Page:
# Q regarding amortization of 500,000 loans

I am brand new to this forum. I asked this question on the main StackOverflow site and it was suggested that I ask here.

My task is to find a method to quickly calculate the monthly cash flow on nearly 500,000 loans. However, this problem cannot be solved with simple amortization schedules. The loans have a variety of attributes like periodic reset dates, caps, floors and balloon dates. Some are variable, some fixed rate and nearly all of them are aged to some degree (months or years). After running the amortization schedules, I need to input different sets of prepayment speed assumptions, then run it all again… 20 more times!

I am currently using Excel on a smaller data-set, but Excel doesn't have the capacity to perform these tasks quickly. A recent test of only 10,000 loans took nearly 5 minutes.

For starters, I’d like to know: Is anyone aware of any existing companies that already do this? Alternatively, If I decide to build something from scratch, what programming language would be most appropriate given the size. My best estimate is between 5 and 10 billion calculations, maybe more.

Thanks in advance for any and all replies.

• Definitely a task for R! Jun 3, 2015 at 13:01
• you should check out Intex Aug 2, 2015 at 13:26

Yes you can do that by simply using the PROC LOAN already implemented in SAS.

It gives the possibility to take into account ballon dates, floating & fixed interest rates and all you mentioned in the question.

Here you can find the guide to use this procedure.

I suggest to use that instead of other statistical procedure, because SAS provides already implemented functions and in terms of time, you should be able to do that in less than one minute.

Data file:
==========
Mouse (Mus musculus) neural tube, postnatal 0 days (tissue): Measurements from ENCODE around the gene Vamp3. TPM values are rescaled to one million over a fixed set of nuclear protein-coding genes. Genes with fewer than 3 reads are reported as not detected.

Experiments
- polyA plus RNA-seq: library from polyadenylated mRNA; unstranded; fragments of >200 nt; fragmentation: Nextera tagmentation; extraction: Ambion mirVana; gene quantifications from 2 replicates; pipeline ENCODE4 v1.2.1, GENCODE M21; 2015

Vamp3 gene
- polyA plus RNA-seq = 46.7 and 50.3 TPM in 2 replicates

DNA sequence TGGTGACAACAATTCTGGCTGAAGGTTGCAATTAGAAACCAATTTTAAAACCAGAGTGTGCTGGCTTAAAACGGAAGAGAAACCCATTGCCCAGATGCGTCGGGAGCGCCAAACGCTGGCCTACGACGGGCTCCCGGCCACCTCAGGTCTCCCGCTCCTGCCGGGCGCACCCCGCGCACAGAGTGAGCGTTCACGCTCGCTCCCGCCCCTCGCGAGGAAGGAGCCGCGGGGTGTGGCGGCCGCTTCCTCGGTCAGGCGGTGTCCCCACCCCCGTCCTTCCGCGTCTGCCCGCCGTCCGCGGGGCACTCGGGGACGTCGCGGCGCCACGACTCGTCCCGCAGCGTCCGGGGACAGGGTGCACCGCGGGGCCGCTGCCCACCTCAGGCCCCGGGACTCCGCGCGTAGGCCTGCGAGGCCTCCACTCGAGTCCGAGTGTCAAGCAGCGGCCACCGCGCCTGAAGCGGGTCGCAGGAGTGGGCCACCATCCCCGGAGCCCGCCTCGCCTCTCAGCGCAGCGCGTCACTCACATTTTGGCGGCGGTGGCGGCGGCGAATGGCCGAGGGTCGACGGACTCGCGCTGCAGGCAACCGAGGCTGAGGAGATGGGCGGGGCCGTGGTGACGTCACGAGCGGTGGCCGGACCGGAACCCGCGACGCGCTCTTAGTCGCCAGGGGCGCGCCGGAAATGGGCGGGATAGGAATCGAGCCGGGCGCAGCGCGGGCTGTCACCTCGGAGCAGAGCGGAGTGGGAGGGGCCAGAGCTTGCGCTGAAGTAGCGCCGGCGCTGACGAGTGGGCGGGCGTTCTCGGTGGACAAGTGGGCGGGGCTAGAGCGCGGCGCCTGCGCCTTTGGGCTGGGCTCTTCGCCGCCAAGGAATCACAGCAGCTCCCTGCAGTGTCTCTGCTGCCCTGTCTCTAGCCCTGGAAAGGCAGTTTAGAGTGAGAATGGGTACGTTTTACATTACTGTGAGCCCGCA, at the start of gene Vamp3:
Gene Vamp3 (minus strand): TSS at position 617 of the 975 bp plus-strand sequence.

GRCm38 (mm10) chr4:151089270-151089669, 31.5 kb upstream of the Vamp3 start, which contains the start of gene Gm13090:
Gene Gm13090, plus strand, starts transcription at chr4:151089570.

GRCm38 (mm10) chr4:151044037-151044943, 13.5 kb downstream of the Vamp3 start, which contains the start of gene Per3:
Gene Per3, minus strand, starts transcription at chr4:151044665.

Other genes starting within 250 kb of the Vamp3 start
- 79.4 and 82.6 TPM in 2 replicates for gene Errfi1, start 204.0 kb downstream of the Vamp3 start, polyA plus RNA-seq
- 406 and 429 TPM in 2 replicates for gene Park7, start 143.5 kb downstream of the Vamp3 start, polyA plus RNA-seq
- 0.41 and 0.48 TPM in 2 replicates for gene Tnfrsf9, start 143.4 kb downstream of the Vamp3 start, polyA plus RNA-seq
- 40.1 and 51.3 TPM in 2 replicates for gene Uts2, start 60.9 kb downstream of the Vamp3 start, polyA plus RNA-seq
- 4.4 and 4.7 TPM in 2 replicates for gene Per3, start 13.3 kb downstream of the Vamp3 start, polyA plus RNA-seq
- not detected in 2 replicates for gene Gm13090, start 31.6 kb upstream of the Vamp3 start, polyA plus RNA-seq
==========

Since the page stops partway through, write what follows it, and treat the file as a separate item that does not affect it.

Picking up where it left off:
If you need some help to understand the procedure, please ping me below.

Hope this help.

I can't comment, so I'll post here.

Do you need the monthly cash flows at the account-level? Or can you group similar mortgages (age, vintage, rates, etc..) and then apply the amortization schedules?

My suggestion is to use a programming language that you're most comfortable with. If you don't need to apply the calculations at the account-level, most languages should be able to handle the size; it's more a question of your computing power.

Most banks (over \$50 billion in assets) perform similar calculations as part of their stress testing programs. They do so for the same reason you are, to test the sensitivity of the mortgage portfolio with respect to changes in prepayment rates.

• We already run analysis of loans with common characteristics as you suggested. For a new opportunity, we have been asked to run all loans individually. I can group them together after running the monthly cash flow on every loan.
– jim
Feb 4, 2015 at 15:06
• Okay. If you have access to SAS I would suggest using it. It should be easy to code, and for basic operations on large datasets SAS is quick (relative to R or VBA). C++ is faster, but given the format of your data, it might be easier to just import the CSV/XLSX into SAS. Feb 4, 2015 at 18:00
• I don't have access to SAS. I am currently running groups of loans using Excel. Seeking a method without Excel to calculate amortization for each individual loan. My budget does is not sufficient for SAS.
– jim
Feb 9, 2015 at 14:28
• R or C++ do not require proprietary software to run. They might be your better options. Feb 9, 2015 at 14:58

I know the question is old, but it can still be of interest.

#### Replines vs loan-by-loan modelling

One way to reduce the computation time is to create so-called replines to aggregate your portfolio into fewer, representative loans. E.g.

item balance rate maturity
loan 1 100 4.00% 6
loan 2 300 5.00% 10
repline (weighted avg) 400 4.75% 9

You can do this with clustering algorithms like K-Means, easily available for both R and Python. Remember to scale your data.

#### Loan-by-loan modelling

Even after creating replines, you will still need to amortise your loans. This is something which can be done relatively easily in R, Python or Julia. A few notes:

• Python's implementation of the pmt function (moved from numpy to numpy-financial) is very slow. If you rewrite your own, and set it up for scalar values only, it will be much faster. There are discussions on the github for numpy-financial
• This kind of code lends itself to parallelisation quite well; e.g. you have 2,000 loans, you divide them into chunks of 500 and send each to a separate processor